India & Civil Nuclear Liability
At the time of the signing of the Indo-U.S. nuclear cooperation agreement, India promised to put in place a robust regulatory framework to enhance nuclear safety, as well as a domestic liability law to govern any prospective purchase of reactors and components from foreign as well as domestic vendors and to ensure swift compensation to victims in the rare event of a nuclear accident. It was widely expected that India would put in place a domestic nuclear liability regime that legally protects both domestic and foreign suppliers in the event of an accident, and would incentivise the industry’s participation in the country’s planned nuclear expansion. As part of the Indo-U.S. nuclear deal, India also promised to sign and ratify the Convention of Supplementary Compensation (CSC), which requires the signatory state to pass a domestic liability law in conformity with a model text. The CSC fixes “absolute” and “exclusive” liability for the operator of a nuclear installation, thereby exempting the suppliers from any liability. Although, India signed the CSC on December 21, 2010, nearly four years have passed, and India has not ratified it as yet.
|Currently Operating Nuclear Power Plants in India|
|Tarapur TAPS 1&2||BWR||320|
|Tarapur TAPS 3&4||PHWR||1080|
|Rajasthan RAPS 1-6||PHWR||1180|
|Madras MAPS 1&2||PHWR||440|
|Narora NPS 1-2||PHWR||440|
|Kakrapar KAPS 1-2||PHWR||440|
|Plants under construction:|
|New NPPs and Pre-project activities planned during the XII plan period|
|Gorakhpur, Haryana 1&2||PHWR||1400|
|Chutka MP 1&2||PHWR||1400|
|Mahi Banswara, Rajasthan||PHWR||1400|
|Kovvada AP 1&2||PWR||3000|
|Chaaya Nithi Virdi 1&2||LWR||2200|
Not only has India not ratified the CSC, but prior to signing it, on September 21, 2010, the Indian parliament passed the Civil Liability for Nuclear Damage Act (CLNDA), which allegedly goes beyond the requirements of the CSC, as well as the Paris and Vienna Conventions governing the nuclear technology purchases, by holding suppliers liable through the expressed right of recourse provided in Article 17(b) of the CLNDA. Article 17(b) stipulates that, “The operator…shall have a right of recourse – where the nuclear incident has resulted as a consequence of an act of supplier or his employee, which includes supply of equipment or material with patent or latent defects or sub-standard services.”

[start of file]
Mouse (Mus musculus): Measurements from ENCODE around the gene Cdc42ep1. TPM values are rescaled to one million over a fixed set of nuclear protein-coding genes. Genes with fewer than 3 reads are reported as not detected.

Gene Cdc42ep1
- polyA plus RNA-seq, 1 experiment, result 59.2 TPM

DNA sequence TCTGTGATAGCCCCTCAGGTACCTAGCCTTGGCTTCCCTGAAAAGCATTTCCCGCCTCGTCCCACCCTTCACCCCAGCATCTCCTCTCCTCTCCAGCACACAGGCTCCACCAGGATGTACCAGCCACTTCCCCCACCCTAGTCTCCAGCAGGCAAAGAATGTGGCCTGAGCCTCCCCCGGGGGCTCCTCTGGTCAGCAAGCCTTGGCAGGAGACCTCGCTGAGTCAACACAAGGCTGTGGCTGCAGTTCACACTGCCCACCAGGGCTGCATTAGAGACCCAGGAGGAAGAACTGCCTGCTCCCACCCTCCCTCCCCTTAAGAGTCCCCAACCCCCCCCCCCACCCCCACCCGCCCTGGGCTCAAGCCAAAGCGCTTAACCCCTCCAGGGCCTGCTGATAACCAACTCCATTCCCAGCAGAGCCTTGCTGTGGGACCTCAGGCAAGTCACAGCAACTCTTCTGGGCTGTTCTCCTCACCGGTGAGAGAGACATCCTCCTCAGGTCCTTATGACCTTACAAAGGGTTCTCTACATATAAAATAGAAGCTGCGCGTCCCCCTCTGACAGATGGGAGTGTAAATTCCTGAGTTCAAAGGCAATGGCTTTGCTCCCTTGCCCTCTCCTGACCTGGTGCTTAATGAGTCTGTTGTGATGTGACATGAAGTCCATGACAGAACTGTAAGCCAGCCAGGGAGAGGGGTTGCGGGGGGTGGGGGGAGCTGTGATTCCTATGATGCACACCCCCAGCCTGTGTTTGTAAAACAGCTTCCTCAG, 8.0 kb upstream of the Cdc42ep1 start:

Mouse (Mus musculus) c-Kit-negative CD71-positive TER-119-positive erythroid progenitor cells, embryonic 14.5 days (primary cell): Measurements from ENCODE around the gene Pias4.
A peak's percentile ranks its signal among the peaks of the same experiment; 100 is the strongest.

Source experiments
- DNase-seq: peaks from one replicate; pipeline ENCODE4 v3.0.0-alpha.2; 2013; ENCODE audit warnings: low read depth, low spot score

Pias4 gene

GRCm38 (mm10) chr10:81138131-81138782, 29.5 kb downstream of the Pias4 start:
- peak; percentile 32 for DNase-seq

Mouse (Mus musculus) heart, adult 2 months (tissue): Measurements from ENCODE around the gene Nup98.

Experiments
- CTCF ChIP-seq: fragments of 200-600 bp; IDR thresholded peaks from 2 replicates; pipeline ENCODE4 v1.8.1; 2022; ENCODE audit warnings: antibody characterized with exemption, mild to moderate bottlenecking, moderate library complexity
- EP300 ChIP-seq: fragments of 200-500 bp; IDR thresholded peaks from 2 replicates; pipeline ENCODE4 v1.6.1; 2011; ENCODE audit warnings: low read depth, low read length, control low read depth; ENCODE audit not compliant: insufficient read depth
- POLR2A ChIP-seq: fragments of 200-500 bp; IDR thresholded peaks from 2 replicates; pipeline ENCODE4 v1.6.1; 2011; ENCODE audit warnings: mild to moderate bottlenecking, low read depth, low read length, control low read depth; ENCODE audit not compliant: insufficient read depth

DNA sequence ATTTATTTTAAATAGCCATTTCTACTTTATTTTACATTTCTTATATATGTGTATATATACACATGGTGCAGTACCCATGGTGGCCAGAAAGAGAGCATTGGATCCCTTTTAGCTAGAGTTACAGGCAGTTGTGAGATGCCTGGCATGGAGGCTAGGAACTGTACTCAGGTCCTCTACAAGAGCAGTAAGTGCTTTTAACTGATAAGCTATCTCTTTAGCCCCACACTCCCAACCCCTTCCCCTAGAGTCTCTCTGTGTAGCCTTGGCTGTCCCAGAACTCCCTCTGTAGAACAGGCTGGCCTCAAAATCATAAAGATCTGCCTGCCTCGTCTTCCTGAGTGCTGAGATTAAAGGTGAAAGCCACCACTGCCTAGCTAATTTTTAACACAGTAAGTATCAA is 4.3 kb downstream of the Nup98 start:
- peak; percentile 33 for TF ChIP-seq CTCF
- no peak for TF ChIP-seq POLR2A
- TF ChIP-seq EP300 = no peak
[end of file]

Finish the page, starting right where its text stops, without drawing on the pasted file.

The right of recourse provided in section 17(b) is by far unique to the Indian act and goes beyond the requirement of all the three conventions – Paris, Vienna, & CSC. This has created considerable unease among domestic and international suppliers. The nuclear industry has strongly questioned the rationale of suppliers’ liability, and U.S firms such as General Electric and Westinghouse have especially expressed serious reservations about engaging in nuclear commerce with India under such onerous conditions. The Indian government, although, significantly reduced both suppliers’ liability and the time period for exercising right of recourse when it clarified theCivil Liability for Nuclear Damage Rules 2011; the suppliers’ fear that the law carries along with it potential legal and financial risks that might lead to significant escalation in cost of nuclear projects.
As a result, six years after the exemption from the Nuclear Supplier’s Group (NSG), India has not been able to sign a single contract for import of reactors from international suppliers. The Indian suppliers too have been wary of supplying equipment/components for the planned PHWRs. Ironically, therefore, India is in a unique situation where it can import as much uranium as it requires from the international market, but cannot procure components for setting up new reactors either internationally or domestically. Without resolving the liability issue, India’s nuclear energy programme, as well as Indo-U.S. nuclear cooperation, is unlikely to make any meaningful progress in the next few years at least.
Indo-US Nuclear Cooperation and Liability Concerns
Eminent American and international analysts have suggested amending the CLNDA as a possible way-out for resolving the liability impasse. Despite the international insistence, however, amending of the law appears to be a difficult prospect, since the present ruling party has ruled out such a possibility, being the strongest votaries of the act and, in particular, of insertion of Article 17(b) providing the right of recourse to the operator. Also, given the strong public sentiment over the 1984 Bhopal Gas Tragedy, which influenced the parliamentary debate over civil nuclear liability, it appears unlikely that the present BJP-led government will amend the law in its present form. Any further U.S. insistence on amending the Indian law would therefore be considered tantamount to disregard of the democratic process would not find favour with the Indian parliament. Any possible solution will therefore have to take into account article 17(b) of the CLNDA.